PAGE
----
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Healthwatch 16: Flu fight continues

It's February -- not quite spring, yet and it seems as though everyone is sick, or knows someone who is.

SHAMOKIN DAM, Pa. — At Geisinger Careworks in Shamokin Dam, nurse Melanie Reich, LPN, is seeing 15 to 30 people per day.

"We see the average cough, cold, flu symptoms, fevers," said Reich. "Small wounds, lacerations, if you think you broke something, we can send you to x-ray, we can splint things here."

Reich says they're always here to help patients. But before stopping at a clinic, she'd like to see people try treating their symptoms at home first, and possibly get in to see their family doctor if they can.

"I wish people would utilize their pharmacy, and say, 'I have a cough. What can I take for my cough?'" said Reich.

From her perspective, the only exception to the wait-and-see method would be suspected flu, since time is critical when it comes to prescribing an antiviral. And Reich notes there isn't a telltale sign that it's the flu or not.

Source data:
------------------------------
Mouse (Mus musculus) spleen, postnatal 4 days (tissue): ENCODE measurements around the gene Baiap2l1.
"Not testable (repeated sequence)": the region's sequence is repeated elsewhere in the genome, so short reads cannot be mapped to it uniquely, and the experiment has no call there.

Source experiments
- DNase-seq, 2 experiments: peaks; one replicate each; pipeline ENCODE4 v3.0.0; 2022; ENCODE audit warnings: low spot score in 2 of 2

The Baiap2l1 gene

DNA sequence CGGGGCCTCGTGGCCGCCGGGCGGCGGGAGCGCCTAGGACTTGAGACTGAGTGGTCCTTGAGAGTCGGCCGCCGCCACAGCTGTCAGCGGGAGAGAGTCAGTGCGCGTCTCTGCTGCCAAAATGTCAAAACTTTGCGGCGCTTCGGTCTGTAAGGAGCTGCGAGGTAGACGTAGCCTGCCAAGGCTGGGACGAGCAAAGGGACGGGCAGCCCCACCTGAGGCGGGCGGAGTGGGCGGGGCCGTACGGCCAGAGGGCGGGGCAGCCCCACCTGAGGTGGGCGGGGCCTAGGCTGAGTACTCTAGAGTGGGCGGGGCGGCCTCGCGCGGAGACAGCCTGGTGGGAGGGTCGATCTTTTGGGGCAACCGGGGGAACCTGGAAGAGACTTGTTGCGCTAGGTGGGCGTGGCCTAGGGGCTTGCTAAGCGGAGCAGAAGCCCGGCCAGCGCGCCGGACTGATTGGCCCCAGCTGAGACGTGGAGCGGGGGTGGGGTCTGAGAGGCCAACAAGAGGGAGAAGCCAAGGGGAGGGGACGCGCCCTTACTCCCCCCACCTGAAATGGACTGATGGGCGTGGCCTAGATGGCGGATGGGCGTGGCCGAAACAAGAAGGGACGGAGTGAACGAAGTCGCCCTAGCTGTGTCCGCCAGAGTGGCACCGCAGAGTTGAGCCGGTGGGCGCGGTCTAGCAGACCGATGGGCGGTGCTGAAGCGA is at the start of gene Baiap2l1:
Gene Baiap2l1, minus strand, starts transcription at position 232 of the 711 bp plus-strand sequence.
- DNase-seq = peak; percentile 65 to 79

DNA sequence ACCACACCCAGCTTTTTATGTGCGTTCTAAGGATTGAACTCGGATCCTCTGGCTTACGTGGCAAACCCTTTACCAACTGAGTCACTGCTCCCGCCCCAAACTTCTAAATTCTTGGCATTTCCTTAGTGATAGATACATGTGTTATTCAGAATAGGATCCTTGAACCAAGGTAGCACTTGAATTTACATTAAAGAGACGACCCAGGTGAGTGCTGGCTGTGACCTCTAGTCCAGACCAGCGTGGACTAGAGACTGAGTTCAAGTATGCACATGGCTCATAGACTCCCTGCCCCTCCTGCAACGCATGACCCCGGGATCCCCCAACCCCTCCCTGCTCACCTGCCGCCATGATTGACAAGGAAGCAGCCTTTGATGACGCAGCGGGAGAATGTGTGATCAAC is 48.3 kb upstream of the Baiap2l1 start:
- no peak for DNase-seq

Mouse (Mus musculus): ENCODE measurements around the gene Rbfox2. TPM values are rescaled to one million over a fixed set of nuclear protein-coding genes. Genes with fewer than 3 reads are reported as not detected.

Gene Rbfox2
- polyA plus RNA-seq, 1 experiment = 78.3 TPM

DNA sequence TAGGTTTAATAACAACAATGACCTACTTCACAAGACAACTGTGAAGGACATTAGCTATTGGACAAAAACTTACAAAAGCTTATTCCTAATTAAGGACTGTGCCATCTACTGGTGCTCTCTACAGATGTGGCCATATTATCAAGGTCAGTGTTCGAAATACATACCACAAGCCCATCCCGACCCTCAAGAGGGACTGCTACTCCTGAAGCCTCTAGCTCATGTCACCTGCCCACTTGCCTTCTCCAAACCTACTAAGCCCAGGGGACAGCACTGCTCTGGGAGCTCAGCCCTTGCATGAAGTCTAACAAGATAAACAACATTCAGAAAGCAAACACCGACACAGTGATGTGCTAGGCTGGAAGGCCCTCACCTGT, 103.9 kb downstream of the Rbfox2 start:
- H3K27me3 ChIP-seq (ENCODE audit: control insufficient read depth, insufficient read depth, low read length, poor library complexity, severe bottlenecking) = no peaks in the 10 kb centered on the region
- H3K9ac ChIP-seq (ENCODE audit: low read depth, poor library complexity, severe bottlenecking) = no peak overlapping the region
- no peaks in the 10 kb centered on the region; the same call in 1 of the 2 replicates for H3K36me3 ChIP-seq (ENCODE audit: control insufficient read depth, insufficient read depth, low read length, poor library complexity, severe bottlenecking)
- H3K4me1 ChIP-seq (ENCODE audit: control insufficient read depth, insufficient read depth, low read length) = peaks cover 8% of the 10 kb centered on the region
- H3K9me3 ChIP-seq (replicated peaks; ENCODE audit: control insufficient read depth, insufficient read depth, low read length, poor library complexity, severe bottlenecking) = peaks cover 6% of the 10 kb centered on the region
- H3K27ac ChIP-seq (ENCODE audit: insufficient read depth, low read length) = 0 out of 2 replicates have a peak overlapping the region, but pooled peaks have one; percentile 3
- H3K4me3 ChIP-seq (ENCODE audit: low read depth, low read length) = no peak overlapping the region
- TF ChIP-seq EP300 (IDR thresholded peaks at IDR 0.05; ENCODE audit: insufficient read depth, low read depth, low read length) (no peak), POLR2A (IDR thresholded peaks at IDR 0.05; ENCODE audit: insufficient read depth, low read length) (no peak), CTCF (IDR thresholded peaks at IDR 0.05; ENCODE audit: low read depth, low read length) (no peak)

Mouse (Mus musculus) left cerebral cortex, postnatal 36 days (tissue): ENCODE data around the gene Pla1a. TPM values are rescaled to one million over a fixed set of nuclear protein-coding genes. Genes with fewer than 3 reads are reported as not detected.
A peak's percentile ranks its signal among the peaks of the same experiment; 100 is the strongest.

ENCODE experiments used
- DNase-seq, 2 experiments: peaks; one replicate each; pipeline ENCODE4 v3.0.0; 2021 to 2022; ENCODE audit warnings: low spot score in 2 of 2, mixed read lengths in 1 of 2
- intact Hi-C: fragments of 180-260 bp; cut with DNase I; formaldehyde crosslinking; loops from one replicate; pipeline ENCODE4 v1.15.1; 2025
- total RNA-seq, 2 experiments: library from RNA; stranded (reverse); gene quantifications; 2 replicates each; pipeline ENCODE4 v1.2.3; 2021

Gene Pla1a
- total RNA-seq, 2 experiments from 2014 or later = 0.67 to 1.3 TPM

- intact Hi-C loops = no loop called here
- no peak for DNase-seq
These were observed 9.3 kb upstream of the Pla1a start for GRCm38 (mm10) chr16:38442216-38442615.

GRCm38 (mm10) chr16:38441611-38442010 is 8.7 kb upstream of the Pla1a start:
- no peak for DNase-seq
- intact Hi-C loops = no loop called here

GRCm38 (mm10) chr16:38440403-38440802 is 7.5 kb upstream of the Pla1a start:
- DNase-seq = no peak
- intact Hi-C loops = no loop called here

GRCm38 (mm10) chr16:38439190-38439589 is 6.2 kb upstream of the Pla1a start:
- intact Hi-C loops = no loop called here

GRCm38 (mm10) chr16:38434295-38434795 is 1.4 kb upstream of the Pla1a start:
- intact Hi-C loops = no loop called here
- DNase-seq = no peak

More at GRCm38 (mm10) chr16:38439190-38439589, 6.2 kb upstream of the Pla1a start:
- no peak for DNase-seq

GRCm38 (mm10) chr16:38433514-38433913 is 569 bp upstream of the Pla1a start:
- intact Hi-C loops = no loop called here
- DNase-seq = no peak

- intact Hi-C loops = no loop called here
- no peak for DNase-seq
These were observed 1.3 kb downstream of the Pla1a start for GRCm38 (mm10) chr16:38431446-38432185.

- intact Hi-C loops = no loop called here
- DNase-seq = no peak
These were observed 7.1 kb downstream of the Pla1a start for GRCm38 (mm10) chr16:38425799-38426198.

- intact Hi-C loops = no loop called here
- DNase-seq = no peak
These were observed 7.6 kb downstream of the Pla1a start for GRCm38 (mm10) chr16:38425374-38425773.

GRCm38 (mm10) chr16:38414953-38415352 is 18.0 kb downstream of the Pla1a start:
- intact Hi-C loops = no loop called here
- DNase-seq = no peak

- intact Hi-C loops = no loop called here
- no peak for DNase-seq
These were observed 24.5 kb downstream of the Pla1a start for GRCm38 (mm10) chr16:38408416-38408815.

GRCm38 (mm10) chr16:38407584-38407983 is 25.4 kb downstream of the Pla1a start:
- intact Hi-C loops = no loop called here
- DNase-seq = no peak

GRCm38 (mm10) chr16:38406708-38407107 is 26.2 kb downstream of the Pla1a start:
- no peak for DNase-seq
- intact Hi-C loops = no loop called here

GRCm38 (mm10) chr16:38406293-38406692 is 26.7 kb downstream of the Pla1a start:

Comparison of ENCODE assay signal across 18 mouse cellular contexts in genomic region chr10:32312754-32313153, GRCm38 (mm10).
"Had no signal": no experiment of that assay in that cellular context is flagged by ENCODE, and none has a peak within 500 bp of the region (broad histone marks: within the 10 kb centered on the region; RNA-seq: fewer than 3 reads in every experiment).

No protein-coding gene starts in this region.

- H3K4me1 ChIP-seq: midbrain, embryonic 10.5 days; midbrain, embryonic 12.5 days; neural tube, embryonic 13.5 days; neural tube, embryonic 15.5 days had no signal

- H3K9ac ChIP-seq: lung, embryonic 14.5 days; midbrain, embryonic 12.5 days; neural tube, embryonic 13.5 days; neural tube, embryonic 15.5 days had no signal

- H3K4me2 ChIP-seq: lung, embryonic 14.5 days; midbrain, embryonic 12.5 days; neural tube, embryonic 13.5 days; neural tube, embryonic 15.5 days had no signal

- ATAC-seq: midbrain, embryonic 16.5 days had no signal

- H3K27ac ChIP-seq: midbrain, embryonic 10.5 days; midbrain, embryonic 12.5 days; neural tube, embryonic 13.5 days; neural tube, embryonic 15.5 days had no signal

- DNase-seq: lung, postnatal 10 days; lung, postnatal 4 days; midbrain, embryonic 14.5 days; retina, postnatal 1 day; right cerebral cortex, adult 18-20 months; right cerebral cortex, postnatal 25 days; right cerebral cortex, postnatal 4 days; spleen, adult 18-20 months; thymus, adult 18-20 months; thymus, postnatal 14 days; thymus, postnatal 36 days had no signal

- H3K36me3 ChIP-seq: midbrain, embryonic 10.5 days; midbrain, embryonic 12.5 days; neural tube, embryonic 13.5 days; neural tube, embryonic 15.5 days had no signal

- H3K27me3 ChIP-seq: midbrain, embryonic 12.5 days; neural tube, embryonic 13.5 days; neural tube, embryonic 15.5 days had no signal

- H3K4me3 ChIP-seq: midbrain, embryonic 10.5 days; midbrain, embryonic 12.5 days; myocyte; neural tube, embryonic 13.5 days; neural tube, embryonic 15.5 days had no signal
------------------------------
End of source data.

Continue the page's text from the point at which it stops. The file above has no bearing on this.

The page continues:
"Some people have a high fever. Sometimes people have major body aches. Sometimes people are sitting here having chills so bad they can't keep warm, and we think it's definitely the flu. Then their flu test comes back negative because there's a lot of viral things going around," Reich said.

"I think it's a challenge as a person in the public, to know exactly where to go, and when to go there," said Dr. Mark Olaf, an emergency physician at Geisinger Medical Center near Danville.

Olaf knows there is confusion out there. He says consider heading to the ER if your symptoms seem like something more than your family doctor or a clinic could handle.

Examples might be chest pains, uncontrolled bleeding, a suspected stroke, trouble breathing, or a severe injury.

The ER for the flu? It depends.

"For the average patient, a healthy adult without any complicating medical factors, flu can often be taken care of at home. Take a Tylenol or Advil to support your symptoms at home. But if they're getting worse after five to seven days, that's a sign you're maybe developing a complication."

Medical officials don't want to discourage people from seeking help if they need it. They say it's an effort to get people the right care at the right place.